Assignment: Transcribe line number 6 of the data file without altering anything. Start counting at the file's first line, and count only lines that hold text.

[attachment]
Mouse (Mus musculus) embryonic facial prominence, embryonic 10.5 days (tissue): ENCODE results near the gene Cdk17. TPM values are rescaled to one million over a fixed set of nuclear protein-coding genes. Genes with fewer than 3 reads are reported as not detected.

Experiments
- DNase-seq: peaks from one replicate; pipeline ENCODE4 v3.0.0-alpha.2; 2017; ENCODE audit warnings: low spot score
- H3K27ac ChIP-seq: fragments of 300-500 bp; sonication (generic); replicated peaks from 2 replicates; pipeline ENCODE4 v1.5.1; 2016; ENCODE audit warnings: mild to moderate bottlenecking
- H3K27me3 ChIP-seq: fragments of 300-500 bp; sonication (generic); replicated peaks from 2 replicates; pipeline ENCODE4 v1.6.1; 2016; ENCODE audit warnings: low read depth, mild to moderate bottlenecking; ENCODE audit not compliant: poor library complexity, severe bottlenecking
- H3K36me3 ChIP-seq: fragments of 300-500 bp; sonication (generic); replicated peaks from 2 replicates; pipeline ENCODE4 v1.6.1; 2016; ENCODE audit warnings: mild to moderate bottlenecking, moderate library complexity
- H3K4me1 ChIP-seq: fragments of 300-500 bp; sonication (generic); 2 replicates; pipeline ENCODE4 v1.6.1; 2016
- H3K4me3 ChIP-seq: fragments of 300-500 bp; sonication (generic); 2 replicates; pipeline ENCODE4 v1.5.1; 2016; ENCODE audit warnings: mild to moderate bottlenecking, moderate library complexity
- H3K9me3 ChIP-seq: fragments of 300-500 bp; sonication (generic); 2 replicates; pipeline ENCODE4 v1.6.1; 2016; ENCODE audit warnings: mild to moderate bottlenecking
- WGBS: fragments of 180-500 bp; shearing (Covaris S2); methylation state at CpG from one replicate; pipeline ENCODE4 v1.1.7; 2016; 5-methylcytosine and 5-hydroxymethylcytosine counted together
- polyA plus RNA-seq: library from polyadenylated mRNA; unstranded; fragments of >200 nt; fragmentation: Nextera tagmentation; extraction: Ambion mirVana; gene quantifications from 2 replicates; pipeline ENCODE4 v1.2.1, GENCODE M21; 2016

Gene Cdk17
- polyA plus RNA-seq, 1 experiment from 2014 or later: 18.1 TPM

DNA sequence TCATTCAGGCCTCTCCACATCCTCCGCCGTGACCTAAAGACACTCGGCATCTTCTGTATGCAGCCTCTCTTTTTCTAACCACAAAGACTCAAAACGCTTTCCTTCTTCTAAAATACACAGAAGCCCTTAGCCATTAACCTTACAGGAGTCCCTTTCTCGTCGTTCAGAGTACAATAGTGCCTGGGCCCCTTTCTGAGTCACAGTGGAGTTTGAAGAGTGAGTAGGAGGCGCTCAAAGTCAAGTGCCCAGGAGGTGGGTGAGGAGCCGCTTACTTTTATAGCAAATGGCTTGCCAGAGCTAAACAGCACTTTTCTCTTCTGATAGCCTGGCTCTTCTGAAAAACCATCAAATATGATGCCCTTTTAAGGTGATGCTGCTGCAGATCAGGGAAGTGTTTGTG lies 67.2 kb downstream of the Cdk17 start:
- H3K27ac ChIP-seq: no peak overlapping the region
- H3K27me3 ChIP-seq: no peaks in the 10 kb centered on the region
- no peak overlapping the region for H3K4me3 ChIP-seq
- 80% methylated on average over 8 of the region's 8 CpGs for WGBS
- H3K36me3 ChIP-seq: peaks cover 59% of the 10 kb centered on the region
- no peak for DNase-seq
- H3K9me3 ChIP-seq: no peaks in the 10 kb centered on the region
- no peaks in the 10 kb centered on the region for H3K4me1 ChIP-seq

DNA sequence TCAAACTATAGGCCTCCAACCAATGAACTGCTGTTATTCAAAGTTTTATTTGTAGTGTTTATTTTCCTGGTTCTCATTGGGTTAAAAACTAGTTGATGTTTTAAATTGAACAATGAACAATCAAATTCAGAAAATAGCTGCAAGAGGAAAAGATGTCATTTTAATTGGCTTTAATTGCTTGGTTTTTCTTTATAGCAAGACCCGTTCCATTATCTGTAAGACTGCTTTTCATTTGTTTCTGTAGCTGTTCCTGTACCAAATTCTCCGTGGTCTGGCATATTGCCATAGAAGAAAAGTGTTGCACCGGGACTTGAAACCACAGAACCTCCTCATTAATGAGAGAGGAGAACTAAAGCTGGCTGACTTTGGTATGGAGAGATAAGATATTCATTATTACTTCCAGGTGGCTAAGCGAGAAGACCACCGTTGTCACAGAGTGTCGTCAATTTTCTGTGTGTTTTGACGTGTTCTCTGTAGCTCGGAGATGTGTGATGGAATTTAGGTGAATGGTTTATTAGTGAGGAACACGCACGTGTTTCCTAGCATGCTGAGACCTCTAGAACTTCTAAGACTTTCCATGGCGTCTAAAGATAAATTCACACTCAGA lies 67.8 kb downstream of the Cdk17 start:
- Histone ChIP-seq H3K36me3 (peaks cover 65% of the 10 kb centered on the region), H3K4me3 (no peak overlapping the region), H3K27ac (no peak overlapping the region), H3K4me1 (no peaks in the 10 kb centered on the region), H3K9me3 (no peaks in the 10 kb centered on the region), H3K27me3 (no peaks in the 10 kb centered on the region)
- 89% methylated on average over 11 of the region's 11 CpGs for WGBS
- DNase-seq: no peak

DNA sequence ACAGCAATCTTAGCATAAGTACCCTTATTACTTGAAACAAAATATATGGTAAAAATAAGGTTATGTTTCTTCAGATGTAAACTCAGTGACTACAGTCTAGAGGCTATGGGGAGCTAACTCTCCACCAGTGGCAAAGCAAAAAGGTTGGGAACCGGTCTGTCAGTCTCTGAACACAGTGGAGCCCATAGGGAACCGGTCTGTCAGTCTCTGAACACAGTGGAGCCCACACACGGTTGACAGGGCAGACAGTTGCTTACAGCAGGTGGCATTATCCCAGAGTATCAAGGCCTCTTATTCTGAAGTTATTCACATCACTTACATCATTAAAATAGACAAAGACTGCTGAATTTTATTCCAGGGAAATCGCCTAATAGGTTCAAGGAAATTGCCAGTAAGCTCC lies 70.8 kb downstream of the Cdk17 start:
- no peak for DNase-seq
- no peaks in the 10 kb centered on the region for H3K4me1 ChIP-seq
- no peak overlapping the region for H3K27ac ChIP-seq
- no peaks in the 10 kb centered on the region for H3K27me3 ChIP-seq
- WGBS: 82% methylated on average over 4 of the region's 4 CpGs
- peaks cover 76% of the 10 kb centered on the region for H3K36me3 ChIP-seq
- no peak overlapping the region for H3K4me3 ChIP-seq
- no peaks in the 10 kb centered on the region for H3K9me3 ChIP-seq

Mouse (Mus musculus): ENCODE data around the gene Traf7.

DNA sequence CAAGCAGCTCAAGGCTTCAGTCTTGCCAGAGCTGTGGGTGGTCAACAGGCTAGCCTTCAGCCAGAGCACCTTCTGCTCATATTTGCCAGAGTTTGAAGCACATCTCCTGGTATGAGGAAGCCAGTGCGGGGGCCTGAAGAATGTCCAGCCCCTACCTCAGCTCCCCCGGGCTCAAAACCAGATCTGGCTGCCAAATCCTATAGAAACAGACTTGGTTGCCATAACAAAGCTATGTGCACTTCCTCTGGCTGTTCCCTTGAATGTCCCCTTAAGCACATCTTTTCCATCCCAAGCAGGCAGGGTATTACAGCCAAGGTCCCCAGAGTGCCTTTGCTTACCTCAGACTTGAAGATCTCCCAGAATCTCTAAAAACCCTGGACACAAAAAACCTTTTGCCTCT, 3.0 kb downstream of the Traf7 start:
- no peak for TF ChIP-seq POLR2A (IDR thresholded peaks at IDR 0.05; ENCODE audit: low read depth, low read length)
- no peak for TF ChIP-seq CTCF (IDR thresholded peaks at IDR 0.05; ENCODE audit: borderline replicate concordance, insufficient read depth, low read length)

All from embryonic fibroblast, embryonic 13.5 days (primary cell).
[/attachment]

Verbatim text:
- H3K36me3 ChIP-seq: fragments of 300-500 bp; sonication (generic); replicated peaks from 2 replicates; pipeline ENCODE4 v1.6.1; 2016; ENCODE audit warnings: mild to moderate bottlenecking, moderate library complexity